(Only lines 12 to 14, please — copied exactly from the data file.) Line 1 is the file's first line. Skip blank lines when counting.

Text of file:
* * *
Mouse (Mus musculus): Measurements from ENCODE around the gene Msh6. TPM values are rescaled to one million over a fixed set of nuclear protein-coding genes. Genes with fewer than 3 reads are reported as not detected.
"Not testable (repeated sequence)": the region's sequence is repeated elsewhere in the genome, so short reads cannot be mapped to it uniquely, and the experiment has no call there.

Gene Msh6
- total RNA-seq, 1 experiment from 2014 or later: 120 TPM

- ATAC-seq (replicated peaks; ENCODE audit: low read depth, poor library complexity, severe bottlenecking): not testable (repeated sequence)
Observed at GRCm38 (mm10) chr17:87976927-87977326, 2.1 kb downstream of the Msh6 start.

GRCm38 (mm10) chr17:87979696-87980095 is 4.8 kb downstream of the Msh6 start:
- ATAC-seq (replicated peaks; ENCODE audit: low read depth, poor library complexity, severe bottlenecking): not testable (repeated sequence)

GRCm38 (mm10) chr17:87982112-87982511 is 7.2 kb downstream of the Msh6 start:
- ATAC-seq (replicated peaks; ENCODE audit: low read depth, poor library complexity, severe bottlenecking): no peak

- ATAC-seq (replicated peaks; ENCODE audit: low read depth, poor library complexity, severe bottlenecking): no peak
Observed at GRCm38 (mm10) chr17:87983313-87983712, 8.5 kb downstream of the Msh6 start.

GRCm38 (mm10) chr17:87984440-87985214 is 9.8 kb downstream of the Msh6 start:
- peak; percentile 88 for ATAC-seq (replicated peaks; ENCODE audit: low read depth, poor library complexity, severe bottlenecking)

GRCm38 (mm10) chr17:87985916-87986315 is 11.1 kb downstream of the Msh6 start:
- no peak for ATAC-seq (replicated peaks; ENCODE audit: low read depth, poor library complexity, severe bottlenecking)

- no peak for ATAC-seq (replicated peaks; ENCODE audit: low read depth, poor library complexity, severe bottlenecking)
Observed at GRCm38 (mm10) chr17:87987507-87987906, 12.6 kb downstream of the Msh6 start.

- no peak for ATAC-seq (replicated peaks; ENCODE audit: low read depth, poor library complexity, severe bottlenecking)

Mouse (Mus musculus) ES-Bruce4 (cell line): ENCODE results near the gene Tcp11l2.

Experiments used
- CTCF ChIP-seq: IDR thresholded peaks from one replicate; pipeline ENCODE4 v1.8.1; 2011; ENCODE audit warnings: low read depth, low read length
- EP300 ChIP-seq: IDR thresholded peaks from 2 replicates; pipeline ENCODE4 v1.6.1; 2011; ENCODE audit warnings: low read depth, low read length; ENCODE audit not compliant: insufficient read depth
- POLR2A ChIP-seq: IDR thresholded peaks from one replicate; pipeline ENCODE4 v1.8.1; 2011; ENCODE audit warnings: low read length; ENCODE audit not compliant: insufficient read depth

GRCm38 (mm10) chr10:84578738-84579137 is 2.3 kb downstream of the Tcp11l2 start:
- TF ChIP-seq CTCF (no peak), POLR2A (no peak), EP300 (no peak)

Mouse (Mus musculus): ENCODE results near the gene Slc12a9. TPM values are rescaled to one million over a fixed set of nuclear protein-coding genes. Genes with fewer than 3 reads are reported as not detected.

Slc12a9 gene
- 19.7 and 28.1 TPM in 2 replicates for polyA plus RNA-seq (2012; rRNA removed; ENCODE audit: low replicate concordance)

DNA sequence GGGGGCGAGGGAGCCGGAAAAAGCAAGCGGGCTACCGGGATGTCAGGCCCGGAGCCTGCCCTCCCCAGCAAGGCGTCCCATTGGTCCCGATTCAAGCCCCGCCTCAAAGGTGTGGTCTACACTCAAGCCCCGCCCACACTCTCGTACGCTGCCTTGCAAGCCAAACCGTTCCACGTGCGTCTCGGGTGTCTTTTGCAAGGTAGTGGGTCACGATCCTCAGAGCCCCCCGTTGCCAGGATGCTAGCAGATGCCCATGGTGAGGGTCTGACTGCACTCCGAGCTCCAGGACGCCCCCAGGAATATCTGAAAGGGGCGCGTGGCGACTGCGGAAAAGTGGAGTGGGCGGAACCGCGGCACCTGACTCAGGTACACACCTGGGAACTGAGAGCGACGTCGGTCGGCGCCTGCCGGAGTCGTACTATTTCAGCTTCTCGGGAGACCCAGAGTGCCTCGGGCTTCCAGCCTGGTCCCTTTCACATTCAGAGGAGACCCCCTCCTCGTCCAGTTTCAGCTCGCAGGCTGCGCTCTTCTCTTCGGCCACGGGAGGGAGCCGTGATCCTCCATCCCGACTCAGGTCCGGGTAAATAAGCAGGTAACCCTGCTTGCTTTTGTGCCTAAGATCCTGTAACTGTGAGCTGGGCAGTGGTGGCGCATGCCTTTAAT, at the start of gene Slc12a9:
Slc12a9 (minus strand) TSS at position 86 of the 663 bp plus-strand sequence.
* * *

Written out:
Observed at GRCm38 (mm10) chr17:87983313-87983712, 8.5 kb downstream of the Msh6 start.

GRCm38 (mm10) chr17:87984440-87985214 is 9.8 kb downstream of the Msh6 start:
- peak; percentile 88 for ATAC-seq (replicated peaks; ENCODE audit: low read depth, poor library complexity, severe bottlenecking)